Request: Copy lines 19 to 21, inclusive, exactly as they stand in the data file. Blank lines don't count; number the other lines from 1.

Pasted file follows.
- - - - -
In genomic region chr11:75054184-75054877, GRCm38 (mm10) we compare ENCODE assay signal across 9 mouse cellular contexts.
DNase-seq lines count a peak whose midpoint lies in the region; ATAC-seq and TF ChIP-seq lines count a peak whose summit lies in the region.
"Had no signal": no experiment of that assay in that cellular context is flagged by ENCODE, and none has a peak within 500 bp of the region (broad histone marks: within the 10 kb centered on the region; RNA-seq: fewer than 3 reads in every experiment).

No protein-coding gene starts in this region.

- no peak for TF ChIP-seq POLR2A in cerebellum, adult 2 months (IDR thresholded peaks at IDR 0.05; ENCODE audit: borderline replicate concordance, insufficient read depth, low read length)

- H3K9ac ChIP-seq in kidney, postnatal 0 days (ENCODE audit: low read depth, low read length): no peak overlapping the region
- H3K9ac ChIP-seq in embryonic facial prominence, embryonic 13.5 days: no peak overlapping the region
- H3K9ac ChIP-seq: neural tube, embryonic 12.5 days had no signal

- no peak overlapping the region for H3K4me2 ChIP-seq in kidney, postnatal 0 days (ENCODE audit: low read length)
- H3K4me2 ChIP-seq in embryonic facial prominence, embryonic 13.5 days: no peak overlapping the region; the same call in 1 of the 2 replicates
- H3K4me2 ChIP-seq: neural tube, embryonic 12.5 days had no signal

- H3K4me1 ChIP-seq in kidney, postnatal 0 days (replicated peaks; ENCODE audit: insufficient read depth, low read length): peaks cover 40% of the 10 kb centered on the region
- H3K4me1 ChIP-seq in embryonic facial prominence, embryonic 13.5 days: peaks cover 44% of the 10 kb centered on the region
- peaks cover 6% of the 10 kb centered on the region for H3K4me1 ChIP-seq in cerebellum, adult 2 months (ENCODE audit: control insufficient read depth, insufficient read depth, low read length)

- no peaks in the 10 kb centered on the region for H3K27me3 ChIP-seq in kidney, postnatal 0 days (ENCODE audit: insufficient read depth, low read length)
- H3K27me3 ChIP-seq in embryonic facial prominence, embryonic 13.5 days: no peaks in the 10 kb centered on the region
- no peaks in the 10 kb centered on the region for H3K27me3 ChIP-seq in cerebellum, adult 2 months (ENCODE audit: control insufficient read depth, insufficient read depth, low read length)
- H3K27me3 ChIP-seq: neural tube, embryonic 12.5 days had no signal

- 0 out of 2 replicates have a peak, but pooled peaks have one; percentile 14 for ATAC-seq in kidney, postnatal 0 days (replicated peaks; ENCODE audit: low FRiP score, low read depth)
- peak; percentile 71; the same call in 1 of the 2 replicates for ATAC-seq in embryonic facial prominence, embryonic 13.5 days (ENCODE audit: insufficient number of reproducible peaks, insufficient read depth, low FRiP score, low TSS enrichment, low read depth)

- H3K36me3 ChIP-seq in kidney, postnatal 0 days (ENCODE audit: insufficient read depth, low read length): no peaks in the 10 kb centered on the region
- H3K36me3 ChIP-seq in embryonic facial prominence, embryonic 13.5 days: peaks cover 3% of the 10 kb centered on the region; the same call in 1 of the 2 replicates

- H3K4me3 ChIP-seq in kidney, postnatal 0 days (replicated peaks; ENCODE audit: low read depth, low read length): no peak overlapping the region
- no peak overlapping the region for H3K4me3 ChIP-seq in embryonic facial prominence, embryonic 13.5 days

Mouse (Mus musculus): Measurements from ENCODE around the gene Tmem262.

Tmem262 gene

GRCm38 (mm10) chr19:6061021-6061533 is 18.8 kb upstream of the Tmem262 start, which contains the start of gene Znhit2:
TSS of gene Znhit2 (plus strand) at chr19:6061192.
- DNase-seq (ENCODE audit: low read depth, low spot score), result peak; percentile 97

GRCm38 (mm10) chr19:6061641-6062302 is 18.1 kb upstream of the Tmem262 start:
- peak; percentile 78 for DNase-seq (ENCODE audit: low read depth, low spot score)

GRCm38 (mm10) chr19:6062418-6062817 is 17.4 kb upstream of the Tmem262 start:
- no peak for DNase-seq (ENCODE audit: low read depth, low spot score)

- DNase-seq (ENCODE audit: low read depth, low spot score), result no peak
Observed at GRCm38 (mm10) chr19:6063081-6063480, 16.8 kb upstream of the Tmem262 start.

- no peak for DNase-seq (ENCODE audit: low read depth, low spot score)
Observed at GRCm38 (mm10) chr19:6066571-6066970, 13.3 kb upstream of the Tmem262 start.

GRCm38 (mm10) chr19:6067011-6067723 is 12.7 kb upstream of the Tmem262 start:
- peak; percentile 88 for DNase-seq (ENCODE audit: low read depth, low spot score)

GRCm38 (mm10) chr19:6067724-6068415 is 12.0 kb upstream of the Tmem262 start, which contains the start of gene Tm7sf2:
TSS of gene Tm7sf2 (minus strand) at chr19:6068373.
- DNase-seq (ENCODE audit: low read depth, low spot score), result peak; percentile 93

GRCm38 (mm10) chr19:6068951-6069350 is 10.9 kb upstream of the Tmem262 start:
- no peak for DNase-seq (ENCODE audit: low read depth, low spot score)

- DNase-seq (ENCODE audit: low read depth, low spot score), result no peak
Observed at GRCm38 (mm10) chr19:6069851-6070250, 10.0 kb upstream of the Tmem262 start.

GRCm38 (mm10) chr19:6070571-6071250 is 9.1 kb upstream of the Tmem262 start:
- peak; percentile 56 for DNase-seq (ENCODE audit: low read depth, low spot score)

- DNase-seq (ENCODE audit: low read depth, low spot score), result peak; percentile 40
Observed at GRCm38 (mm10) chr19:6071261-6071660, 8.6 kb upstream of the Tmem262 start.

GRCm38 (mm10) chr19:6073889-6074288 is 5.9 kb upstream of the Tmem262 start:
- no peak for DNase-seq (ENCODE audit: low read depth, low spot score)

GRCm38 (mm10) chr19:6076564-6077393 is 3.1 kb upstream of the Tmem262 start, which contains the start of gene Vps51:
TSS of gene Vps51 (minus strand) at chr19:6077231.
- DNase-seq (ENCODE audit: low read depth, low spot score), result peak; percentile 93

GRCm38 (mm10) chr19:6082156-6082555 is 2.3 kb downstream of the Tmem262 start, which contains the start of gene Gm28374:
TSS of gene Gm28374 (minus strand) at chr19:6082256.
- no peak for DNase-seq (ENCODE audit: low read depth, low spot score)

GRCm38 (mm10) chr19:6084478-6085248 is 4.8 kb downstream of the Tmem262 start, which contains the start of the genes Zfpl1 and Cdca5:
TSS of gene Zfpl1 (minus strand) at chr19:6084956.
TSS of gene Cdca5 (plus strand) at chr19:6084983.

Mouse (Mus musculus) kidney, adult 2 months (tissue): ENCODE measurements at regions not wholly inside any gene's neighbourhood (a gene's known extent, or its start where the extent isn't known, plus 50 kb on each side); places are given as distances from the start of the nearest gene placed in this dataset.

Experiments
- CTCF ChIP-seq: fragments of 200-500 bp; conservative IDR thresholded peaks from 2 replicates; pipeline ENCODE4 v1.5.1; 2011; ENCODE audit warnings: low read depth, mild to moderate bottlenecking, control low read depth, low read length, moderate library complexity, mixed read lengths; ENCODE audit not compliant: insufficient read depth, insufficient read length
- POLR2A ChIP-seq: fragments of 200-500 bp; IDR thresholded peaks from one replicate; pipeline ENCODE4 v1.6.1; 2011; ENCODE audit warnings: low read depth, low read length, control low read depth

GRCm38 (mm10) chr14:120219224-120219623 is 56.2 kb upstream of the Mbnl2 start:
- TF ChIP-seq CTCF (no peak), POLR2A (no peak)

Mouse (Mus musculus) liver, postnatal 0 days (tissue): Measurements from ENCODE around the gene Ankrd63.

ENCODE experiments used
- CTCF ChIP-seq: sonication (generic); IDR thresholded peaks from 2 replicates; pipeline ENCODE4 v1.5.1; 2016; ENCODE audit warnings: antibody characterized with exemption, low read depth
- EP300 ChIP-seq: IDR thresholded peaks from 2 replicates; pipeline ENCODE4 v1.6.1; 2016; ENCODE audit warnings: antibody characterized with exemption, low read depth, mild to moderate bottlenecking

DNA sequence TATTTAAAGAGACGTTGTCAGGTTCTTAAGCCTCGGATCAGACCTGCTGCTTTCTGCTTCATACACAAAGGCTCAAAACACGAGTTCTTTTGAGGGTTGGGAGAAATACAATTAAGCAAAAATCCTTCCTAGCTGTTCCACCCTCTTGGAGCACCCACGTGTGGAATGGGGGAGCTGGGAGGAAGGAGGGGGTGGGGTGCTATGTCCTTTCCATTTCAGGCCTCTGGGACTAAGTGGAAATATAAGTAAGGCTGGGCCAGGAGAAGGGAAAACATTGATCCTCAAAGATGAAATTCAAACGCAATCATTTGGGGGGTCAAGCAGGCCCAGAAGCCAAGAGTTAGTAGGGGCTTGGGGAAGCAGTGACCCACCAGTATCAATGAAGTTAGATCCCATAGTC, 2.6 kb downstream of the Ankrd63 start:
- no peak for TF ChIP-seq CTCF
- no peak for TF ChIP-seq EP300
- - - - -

- 0 out of 2 replicates have a peak, but pooled peaks have one; percentile 14 for ATAC-seq in kidney, postnatal 0 days (replicated peaks; ENCODE audit: low FRiP score, low read depth)
- peak; percentile 71; the same call in 1 of the 2 replicates for ATAC-seq in embryonic facial prominence, embryonic 13.5 days (ENCODE audit: insufficient number of reproducible peaks, insufficient read depth, low FRiP score, low TSS enrichment, low read depth)

- H3K36me3 ChIP-seq in kidney, postnatal 0 days (ENCODE audit: insufficient read depth, low read length): no peaks in the 10 kb centered on the region